“You’re lucky,” the nurse said during my first trimester prenatal exam. “With this new blood test, we’ll be able to check for chromosomal abnormalities without you having to take a CVS or an amnio.”
I was so relieved. I was pregnant for the first time and at 13 weeks, I was already starting to show. My husband and I met in our late 30s; now, in our early 40s, my advanced age was likely why we had trouble conceiving. We had put ourselves through the emotional turmoil, physical discomfort and financial expense of a failed IUI and two failed rounds of IVF before our doctor gently suggested we try egg donation or adoption. Devastated, we took a break from trying. Two months later, at age 42, I watched in disbelief as a plus sign developed on a home-pregnancy test.
Eight weeks on, we were still so blissfully happy that we hadn’t yet discussed having a CVS or amnio. We were too busy pouring over the four sonograms of our little baby. In just over two months, we’d watched him or her morph from a bean-shaped embryo into a little human being with a face and arms and legs — fingers and toes, too.
STORY: Why I Hated Being Pregnant
As my blood test date grew closer, my older mom friends filled me in on the dreaded chronic villus sampling and the equally awful-sounding amniocentesis. As harrowing as it was, though, they all agreed the tests were worth it in order to find out whether their baby had a birth defect or a genetic disorder like Down Syndrome.
I’d heard from moms on the other side of the fence too — the ones who’d refused to take either test. A few considered the potential for miscarriage too large (loss rates for CVS and amnio have been reported as 1.4% and 1.9%). Another said there was no need: She’d already decided to carry the child to term, no matter what. (Fortunately, her baby was born perfectly healthy.) I always listened respectfully, but I knew that I would be taking these tests. I needed to know whether my baby was healthy and normal.
So I was thrilled when the nurse said that I was among a new generation of high-risk pregnant women who could have the best of both worlds: all the important chromosomal information for the baby growing in my belly — plus the gender — without the pain and risk of the CVS or amnio. While those tests required DNA to be directly sampled from the placenta, the relatively new-to-market, non-invasive MaterniT21 PLUS, would simply isolate the fetal DNA in my blood. All I had to do was take a blood test.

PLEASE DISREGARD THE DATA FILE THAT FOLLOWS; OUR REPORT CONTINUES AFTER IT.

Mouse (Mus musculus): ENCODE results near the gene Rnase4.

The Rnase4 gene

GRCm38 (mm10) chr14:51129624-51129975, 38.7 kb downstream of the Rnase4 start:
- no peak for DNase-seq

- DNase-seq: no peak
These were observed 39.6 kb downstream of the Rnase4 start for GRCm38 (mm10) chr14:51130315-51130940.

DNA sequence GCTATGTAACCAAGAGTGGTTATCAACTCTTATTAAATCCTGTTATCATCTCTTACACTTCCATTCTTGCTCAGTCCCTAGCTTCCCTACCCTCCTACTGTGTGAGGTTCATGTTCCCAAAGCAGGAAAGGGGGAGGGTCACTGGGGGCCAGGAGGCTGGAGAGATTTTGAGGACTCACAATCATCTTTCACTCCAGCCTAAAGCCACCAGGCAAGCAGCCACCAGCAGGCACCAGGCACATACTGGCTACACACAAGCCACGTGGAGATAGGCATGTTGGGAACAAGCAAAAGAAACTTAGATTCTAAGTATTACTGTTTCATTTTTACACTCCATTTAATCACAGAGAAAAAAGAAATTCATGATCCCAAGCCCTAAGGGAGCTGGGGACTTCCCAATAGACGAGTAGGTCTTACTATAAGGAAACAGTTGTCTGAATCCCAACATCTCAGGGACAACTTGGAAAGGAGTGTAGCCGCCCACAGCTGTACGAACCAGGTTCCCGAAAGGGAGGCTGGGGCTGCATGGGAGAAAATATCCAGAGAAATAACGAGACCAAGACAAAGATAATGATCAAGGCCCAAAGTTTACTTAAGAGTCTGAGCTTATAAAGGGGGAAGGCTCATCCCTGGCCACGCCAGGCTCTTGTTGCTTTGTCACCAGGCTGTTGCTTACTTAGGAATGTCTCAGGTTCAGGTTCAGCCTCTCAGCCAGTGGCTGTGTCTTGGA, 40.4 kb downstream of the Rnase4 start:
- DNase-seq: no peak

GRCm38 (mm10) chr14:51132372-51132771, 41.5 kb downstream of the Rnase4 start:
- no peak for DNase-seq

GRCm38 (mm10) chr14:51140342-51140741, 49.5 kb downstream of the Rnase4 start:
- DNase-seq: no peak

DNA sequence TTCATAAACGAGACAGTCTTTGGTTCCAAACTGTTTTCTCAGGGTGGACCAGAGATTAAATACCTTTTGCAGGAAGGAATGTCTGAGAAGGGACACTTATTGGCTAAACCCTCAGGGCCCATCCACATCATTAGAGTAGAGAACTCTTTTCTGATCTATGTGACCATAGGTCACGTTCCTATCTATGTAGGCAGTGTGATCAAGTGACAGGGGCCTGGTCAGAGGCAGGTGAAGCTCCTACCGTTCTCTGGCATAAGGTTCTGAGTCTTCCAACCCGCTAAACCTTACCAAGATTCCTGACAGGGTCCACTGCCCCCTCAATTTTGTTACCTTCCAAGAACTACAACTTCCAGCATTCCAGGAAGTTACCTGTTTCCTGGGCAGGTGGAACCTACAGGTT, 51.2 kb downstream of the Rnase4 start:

Yet waiting for the results was impossibly hard. “What if there’s something wrong with the baby?” I asked my husband. But he reassured me that the odds were very much against that situation — around 100 to 1, in fact. So I put the thought out of my mind. After all, we were both healthy: vegan, fit; I meditated semi-regularly. And despite a long, challenging road to pregnancy, we were almost out of the “danger zone” (a.k.a., the first trimester).
It was a hot summer Monday when the social worker from the doctor’s office called. She got right to the point: The test indicated that there was an extra 21st chromosome. “I’m so sorry,” she said, “but there is a 99% chance that your child will be born with Down Syndrome.” She then advised that we have another test so we could be .9% more certain: the CVS.
After I hung up the phone, I felt alone with my burgeoning bump. I didn’t want to tell my husband while he was at work so I called a friend who advised me to keep the information to myself. “People can be very judge-y about this sort of thing,” she said. Judge-y about what? I wondered. This wasn’t a result of anything my husband or I did — regardless, I took my friend’s advice.